L. Frank Baum

Lyman Frank Baum was an American author chiefly famous for his children's books The Wonderful Wizard of Oz and its sequels. He wrote 14 novels in the Oz series, plus 41 other novels, 83 short stories, over 200 poems, at least 42 scripts, he made numerous attempts to bring his works to the nascent medium of film. His works anticipated such century-later commonplaces as television, augmented reality, laptop computers, wireless telephones, women in high-risk and action-heavy occupations, the ubiquity of advertising on clothing. Baum was born in New York in 1856 into a devout Methodist family, he had Scots-Irish and English ancestry. He was the seventh of nine children of Cynthia Ann and Benjamin Ward Baum, only five of whom survived into adulthood. "Lyman" was the name of his father's brother, but he always disliked it and preferred his middle name "Frank". His father succeeded in many businesses, including barrel-making, oil drilling in Pennsylvania, real estate. Baum grew up on his parents' expansive estate called Rose Lawn, which he fondly recalled as a sort of paradise.

Rose Lawn was located in New York. Frank was a dreamy child, tutored at home with his siblings. From the age of 12, he spent two miserable years at Peekskill Military Academy but, after being disciplined for daydreaming, he had a psychogenic heart attack and was allowed to return home. Baum started writing early in life prompted by his father buying him a cheap printing press, he had always been close to his younger brother Henry Clay Baum, who helped in the production of The Rose Lawn Home Journal. The brothers published several issues of the journal, including advertisements from local businesses, which they would give to family and friends for free. By the age of 17, Baum established a second amateur journal called The Stamp Collector, printed an 11-page pamphlet called Baum's Complete Stamp Dealers' Directory, started a stamp dealership with friends. At 20, Baum took on the national craze of breeding fancy poultry, he specialized in raising the Hamburg. In March 1880, he established a monthly trade journal, The Poultry Record, in 1886, when Baum was 30 years old, his first book was published: The Book of the Hamburgs: A Brief Treatise upon the Mating and Management of the Different Varieties of Hamburgs.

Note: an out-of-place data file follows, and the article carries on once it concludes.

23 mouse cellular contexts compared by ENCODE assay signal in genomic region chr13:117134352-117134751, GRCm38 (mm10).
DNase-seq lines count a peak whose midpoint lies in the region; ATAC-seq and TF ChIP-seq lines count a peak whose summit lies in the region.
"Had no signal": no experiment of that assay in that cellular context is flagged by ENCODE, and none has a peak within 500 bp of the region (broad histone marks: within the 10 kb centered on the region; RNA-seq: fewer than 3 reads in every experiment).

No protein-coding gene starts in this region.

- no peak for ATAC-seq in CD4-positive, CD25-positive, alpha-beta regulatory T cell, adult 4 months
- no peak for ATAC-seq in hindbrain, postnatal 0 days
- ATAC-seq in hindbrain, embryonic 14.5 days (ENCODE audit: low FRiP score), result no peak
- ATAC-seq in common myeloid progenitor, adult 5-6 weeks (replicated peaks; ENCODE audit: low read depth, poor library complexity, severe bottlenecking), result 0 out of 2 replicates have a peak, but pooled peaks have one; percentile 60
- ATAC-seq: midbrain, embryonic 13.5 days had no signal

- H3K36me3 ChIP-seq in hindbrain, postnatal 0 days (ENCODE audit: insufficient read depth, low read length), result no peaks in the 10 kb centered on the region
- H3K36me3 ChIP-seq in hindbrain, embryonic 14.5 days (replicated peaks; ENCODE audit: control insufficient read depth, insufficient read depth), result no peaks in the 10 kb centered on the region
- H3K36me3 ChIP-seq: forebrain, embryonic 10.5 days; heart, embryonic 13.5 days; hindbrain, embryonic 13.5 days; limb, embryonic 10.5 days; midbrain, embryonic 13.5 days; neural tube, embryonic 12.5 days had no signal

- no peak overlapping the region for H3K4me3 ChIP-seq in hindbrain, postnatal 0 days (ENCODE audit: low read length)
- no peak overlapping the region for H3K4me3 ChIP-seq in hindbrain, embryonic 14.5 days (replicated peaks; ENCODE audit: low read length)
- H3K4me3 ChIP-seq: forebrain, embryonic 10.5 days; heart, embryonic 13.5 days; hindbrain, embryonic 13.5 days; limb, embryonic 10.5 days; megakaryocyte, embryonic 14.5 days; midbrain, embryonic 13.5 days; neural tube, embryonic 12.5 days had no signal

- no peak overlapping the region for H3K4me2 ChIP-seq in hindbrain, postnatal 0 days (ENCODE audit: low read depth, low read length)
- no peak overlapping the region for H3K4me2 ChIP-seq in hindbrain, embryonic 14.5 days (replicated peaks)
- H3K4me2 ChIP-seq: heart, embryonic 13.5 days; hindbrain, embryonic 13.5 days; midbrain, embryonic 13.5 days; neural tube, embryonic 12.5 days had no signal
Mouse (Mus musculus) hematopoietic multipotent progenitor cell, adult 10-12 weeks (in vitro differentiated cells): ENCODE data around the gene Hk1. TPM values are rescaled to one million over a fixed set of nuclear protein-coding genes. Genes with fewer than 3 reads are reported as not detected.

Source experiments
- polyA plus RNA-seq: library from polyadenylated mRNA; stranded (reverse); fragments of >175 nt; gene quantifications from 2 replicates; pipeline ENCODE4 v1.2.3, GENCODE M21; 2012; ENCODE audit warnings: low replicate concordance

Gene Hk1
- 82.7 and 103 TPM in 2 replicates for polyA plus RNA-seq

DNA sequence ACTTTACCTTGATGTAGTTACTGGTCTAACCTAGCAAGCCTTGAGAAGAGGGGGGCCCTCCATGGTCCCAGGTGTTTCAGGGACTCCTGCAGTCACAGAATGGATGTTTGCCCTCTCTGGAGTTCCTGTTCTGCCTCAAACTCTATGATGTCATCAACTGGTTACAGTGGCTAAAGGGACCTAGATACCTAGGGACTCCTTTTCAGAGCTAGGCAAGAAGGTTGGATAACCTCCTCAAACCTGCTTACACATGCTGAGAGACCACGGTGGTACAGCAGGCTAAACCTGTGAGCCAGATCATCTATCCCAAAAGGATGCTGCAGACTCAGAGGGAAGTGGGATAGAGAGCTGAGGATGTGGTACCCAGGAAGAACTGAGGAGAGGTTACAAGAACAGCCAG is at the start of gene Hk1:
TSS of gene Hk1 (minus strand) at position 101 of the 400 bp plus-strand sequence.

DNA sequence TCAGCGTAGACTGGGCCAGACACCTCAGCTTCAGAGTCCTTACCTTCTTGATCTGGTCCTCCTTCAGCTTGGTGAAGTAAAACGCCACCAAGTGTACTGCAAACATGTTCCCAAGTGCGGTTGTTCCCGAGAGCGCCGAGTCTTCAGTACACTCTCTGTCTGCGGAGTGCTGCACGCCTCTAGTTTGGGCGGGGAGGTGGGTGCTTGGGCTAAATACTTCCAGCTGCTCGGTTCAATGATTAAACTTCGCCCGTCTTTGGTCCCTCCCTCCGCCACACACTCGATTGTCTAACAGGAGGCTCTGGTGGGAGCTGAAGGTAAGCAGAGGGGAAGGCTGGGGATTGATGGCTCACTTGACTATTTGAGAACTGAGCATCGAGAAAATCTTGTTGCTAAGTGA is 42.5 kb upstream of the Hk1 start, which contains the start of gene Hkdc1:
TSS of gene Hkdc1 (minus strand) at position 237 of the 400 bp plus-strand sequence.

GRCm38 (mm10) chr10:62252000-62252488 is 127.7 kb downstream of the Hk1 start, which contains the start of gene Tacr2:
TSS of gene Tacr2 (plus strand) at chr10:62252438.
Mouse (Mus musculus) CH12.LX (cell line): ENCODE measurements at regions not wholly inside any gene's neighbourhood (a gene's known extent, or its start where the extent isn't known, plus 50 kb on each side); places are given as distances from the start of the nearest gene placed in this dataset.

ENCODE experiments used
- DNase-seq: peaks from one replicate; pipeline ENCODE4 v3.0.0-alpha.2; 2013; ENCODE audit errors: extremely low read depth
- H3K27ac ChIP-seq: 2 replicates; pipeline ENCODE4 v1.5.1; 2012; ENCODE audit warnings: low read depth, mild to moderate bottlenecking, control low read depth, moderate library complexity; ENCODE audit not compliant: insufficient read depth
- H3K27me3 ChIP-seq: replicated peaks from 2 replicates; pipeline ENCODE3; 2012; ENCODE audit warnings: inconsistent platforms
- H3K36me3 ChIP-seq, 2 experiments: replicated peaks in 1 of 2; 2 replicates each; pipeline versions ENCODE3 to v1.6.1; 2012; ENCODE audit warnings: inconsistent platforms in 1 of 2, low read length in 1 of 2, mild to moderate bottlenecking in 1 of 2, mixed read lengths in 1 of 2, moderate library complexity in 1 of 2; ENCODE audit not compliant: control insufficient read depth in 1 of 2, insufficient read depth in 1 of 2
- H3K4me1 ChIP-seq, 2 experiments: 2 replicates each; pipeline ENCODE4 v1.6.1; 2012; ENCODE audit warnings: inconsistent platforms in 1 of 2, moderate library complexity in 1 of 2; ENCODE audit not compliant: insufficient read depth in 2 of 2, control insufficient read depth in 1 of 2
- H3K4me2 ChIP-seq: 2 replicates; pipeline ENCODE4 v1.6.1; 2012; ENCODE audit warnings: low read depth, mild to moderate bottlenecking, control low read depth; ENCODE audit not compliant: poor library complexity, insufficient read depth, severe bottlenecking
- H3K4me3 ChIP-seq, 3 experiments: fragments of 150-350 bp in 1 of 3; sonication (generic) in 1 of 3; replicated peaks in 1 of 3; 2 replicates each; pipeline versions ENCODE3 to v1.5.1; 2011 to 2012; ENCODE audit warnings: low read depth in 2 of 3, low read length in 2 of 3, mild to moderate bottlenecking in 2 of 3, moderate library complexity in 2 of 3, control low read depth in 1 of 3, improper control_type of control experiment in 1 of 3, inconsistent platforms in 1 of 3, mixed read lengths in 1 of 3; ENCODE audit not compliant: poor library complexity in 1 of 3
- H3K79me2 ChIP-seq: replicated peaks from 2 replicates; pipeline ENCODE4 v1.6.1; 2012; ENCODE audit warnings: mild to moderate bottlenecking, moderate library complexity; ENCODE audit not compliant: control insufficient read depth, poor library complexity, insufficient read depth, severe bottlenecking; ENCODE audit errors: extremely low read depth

Baum had a flair for being the spotlight of fun in the household, including during times of financial difficulties. His selling of fireworks made the Fourth of July memorable, his skyrockets, Roman candles, fireworks filled the sky, while many people around the neighborhood would gather in front of the house to watch the displays. Christmas was more festive. Baum dressed as Santa Claus for the family, his father would place the Christmas tree behind a curtain in the front parlor so that Baum could talk to everyone while he decorated the tree without people managing to see him. He maintained this tradition all his life. Baum embarked on his lifetime infatuation—and wavering financial success—with the theater. A local theatrical company duped him into replenishing their stock of costumes on the promise of leading roles coming his way. Disillusioned, Baum left the theater — temporarily — and went to work as a clerk in his brother-in-law's dry goods company in Syracuse; this experience may have influenced his story "The Suicide of Kiaros", first published in the literary journal The White Elephant.